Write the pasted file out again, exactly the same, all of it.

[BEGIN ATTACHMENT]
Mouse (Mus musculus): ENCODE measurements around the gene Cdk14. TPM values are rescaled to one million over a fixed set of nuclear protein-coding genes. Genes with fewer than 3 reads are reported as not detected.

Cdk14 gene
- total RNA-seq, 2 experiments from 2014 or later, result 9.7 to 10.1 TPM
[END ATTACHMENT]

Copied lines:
Mouse (Mus musculus): ENCODE measurements around the gene Cdk14. TPM values are rescaled to one million over a fixed set of nuclear protein-coding genes. Genes with fewer than 3 reads are reported as not detected.

Cdk14 gene
- total RNA-seq, 2 experiments from 2014 or later, result 9.7 to 10.1 TPM